Viewing page 129 of 141
It looks like you're using a mobile device. We recommend using a physical keyboard for transcription entry.
105 Formon Coots isn't it?) and he said he designed that whole apparatus in it right on his desk in only a few days, it being a sort of makeshift, hurry-up job. They are designing equipment now, among others, for a big self-unloading limestone dredging ship for the Bradley Transportation Co. on the Great Lakes. I believe it's to be my first job. Mr. Dunham said today he may have me start working on the wiring diagram for it; possibly I shall work on the Panama Canal tugs too. So you can see what a marvellously interesting place I'm in. And in addition to the ship propulsion work, I'm also to work on diesel and gas-electric locomotives, the last word. I think I'm certainly about as lucky a boy as ever lived.....Mr. Webb is the man who designed all that marvelous apparatus for those two gigantic airplane carriers, the "Saratoga" and the "Lexington," each ship having a power plant on it big enough to supply the power needs for a city the size of Philadelphia. He's a very unprepossessing looking man but there are brains in that head of his beyond the ordinary. I think he'll be a fine man to work for too; he certainly helped me through holding that job for me for three weeks. He told me Monday he was mighty glad it was all settled and that he'd done all he could because he'd made up his mind he wanted me and wanted to see me get a square deal. So I certainly did feel good after that and thanked him......Somerville is in the Motor Engineering Department and all week has been figuring out the schedule of train on a section of a railroad over in New Zealand that they want to electrify, making separate calculations for every curve and grade and tangent on the whole line. [[underlined]] To Willie, November 1926: [[/underlined]] Yesterday I finished the wiring diagram for the Panama Canal tugboats and it went to the drafting room this morning. Now I'm checking Atlantic Refining Co. diagrams and finishing them besides checking Southern Pacific diagrams, which latter are for equipment going into the largest ferryboats in the world, being built for the Southern Pacific System for carrying automobiles across San Francisco Bay; each boat will carry 90 machines. [[underlined]] To Mother, November 1926: [[/underlined]] The West 10th apartment I looked at is very nice although the rooms are rather small and the rent is $50 including heat and water and janitor service, which is a lot. However, the location isn't so good. It's on the third floor and faces across the street where all the garages are. On the back is a porch and across a rather narrow space is the rear of one of the other buildings, and as Dick Lottridge says in his very funny way, "You can almost reach across and pick your neighbor's milk bottle off the other porch." I also stopped at a place on West 9th which I think very nice. Erie, Pa., Friday, November 26, 1926. (over)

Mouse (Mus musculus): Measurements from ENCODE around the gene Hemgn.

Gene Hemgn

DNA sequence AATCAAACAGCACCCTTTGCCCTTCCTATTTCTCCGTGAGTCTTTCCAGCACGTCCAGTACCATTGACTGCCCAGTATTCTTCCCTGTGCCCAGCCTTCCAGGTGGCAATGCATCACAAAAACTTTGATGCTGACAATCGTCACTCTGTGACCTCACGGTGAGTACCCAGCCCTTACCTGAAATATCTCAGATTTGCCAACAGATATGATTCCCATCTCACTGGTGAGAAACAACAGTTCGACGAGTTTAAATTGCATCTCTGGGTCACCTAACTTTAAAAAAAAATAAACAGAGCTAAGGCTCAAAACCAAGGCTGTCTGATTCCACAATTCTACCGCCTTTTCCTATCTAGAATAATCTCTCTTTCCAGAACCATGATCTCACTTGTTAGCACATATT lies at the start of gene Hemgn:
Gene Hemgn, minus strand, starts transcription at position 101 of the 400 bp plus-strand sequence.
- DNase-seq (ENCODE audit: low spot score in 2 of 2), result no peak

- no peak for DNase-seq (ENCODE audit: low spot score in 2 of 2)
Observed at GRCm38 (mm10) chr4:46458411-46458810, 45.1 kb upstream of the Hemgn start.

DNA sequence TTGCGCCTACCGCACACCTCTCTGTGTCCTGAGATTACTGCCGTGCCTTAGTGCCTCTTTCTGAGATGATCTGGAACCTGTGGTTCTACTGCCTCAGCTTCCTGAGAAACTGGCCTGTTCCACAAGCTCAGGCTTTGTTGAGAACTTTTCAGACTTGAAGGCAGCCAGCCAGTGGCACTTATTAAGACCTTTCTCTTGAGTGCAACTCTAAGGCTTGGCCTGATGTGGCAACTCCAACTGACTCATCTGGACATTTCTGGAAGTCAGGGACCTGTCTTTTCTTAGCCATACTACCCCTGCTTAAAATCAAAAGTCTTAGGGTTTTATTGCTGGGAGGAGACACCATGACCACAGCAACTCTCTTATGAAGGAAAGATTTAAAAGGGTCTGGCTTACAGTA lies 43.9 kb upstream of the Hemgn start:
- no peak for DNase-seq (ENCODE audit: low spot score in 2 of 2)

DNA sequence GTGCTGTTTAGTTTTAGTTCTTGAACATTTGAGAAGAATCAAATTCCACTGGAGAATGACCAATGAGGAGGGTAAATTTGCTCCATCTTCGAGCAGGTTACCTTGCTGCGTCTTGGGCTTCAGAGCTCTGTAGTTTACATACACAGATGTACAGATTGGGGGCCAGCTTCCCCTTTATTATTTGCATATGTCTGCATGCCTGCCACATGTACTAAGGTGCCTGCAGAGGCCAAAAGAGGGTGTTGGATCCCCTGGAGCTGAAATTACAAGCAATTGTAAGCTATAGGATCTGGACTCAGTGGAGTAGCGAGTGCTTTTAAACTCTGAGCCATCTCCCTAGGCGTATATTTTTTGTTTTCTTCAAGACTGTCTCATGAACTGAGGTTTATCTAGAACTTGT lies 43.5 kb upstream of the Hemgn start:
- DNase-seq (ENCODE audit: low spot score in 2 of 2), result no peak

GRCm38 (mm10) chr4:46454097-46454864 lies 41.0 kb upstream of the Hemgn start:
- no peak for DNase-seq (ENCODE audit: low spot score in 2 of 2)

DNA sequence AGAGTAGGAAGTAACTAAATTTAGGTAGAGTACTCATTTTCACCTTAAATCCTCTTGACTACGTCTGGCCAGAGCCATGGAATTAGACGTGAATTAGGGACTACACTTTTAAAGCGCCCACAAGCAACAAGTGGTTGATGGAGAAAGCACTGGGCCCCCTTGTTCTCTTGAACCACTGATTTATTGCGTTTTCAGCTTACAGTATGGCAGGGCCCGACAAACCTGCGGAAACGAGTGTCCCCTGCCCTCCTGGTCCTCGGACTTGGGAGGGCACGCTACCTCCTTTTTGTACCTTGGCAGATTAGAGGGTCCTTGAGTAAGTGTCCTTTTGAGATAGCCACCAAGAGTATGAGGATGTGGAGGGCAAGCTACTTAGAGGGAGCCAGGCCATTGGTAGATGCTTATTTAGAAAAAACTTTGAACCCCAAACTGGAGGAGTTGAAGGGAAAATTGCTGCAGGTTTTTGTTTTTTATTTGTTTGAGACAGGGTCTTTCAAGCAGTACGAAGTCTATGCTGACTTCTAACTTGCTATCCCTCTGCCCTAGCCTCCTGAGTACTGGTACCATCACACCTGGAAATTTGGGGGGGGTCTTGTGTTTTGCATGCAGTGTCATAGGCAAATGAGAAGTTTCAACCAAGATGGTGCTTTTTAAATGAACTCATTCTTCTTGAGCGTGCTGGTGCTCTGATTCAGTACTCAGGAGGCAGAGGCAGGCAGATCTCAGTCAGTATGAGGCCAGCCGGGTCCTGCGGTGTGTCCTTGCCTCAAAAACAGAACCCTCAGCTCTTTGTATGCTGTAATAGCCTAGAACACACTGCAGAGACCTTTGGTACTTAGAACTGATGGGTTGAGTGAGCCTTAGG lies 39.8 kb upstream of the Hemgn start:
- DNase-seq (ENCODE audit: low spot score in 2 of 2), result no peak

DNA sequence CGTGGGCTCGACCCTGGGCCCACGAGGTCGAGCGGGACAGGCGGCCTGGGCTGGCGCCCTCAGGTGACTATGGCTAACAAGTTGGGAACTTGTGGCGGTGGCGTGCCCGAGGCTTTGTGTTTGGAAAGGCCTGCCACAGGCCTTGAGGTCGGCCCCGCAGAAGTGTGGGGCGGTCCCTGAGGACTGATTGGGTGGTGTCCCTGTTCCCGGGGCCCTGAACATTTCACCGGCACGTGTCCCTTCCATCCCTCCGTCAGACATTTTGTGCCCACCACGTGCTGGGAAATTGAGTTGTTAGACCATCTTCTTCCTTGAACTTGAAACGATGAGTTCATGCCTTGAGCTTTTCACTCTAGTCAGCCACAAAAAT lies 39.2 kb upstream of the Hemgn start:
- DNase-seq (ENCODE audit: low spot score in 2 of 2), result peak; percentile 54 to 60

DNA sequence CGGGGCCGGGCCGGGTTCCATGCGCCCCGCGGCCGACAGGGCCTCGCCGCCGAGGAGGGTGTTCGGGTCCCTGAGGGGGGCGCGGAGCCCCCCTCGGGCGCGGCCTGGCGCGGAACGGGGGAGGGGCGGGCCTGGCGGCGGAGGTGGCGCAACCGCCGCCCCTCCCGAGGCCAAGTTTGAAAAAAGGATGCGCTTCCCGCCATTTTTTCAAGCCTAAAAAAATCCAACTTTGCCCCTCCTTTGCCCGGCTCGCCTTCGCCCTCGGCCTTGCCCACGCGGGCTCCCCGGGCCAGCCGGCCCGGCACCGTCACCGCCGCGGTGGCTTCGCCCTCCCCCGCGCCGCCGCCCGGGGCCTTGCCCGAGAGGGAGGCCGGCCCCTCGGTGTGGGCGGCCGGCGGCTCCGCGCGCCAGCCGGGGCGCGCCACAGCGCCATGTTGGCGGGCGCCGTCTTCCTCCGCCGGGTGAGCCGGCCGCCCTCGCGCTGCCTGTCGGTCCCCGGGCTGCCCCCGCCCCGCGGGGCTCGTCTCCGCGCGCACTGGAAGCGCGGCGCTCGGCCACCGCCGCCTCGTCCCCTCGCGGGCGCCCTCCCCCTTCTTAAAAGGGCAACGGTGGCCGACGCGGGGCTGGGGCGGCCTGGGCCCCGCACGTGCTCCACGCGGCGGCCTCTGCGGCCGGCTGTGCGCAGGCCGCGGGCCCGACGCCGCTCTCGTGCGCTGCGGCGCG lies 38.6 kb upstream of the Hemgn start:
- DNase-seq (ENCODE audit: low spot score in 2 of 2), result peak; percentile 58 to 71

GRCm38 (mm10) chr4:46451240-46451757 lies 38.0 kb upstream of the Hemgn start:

Please note that the language and terminology used in this collection reflects the context and culture of the time of its creation, and may include culturally sensitive information. As an historical document, its contents may be at odds with contemporary views and terminology. The information within this collection does not reflect the views of the Smithsonian Institution, but is available in its original form to facilitate research. For questions or comments regarding sensitive content, access, and use related to this collection, please contact firstname.lastname@example.org.